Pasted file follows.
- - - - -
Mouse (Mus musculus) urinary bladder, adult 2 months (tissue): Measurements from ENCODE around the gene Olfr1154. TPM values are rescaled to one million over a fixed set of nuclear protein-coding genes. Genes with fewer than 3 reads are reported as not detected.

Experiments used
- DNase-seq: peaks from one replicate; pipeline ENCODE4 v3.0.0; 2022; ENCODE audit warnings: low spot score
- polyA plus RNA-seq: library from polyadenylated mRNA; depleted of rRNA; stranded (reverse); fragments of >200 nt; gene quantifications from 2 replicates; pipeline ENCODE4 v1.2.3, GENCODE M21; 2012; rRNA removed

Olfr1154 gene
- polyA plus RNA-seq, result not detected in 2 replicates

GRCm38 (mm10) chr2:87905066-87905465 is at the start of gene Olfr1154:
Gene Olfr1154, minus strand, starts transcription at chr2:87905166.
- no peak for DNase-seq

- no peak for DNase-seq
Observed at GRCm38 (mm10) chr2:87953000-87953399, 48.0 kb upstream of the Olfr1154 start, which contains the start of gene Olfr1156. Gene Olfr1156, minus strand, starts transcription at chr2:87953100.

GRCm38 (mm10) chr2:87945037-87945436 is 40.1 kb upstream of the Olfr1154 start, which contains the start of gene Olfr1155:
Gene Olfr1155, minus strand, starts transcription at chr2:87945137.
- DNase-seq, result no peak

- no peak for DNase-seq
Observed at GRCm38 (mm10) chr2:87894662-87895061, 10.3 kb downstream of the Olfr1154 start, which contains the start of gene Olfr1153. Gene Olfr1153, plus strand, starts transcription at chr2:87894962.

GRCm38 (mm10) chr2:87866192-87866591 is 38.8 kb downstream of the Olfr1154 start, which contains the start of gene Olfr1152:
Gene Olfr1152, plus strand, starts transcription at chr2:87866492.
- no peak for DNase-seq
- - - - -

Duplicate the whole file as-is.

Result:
Mouse (Mus musculus) urinary bladder, adult 2 months (tissue): Measurements from ENCODE around the gene Olfr1154. TPM values are rescaled to one million over a fixed set of nuclear protein-coding genes. Genes with fewer than 3 reads are reported as not detected.

Experiments used
- DNase-seq: peaks from one replicate; pipeline ENCODE4 v3.0.0; 2022; ENCODE audit warnings: low spot score
- polyA plus RNA-seq: library from polyadenylated mRNA; depleted of rRNA; stranded (reverse); fragments of >200 nt; gene quantifications from 2 replicates; pipeline ENCODE4 v1.2.3, GENCODE M21; 2012; rRNA removed

Olfr1154 gene
- polyA plus RNA-seq, result not detected in 2 replicates

GRCm38 (mm10) chr2:87905066-87905465 is at the start of gene Olfr1154:
Gene Olfr1154, minus strand, starts transcription at chr2:87905166.
- no peak for DNase-seq

- no peak for DNase-seq
Observed at GRCm38 (mm10) chr2:87953000-87953399, 48.0 kb upstream of the Olfr1154 start, which contains the start of gene Olfr1156. Gene Olfr1156, minus strand, starts transcription at chr2:87953100.

GRCm38 (mm10) chr2:87945037-87945436 is 40.1 kb upstream of the Olfr1154 start, which contains the start of gene Olfr1155:
Gene Olfr1155, minus strand, starts transcription at chr2:87945137.
- DNase-seq, result no peak

- no peak for DNase-seq
Observed at GRCm38 (mm10) chr2:87894662-87895061, 10.3 kb downstream of the Olfr1154 start, which contains the start of gene Olfr1153. Gene Olfr1153, plus strand, starts transcription at chr2:87894962.

GRCm38 (mm10) chr2:87866192-87866591 is 38.8 kb downstream of the Olfr1154 start, which contains the start of gene Olfr1152:
Gene Olfr1152, plus strand, starts transcription at chr2:87866492.
- no peak for DNase-seq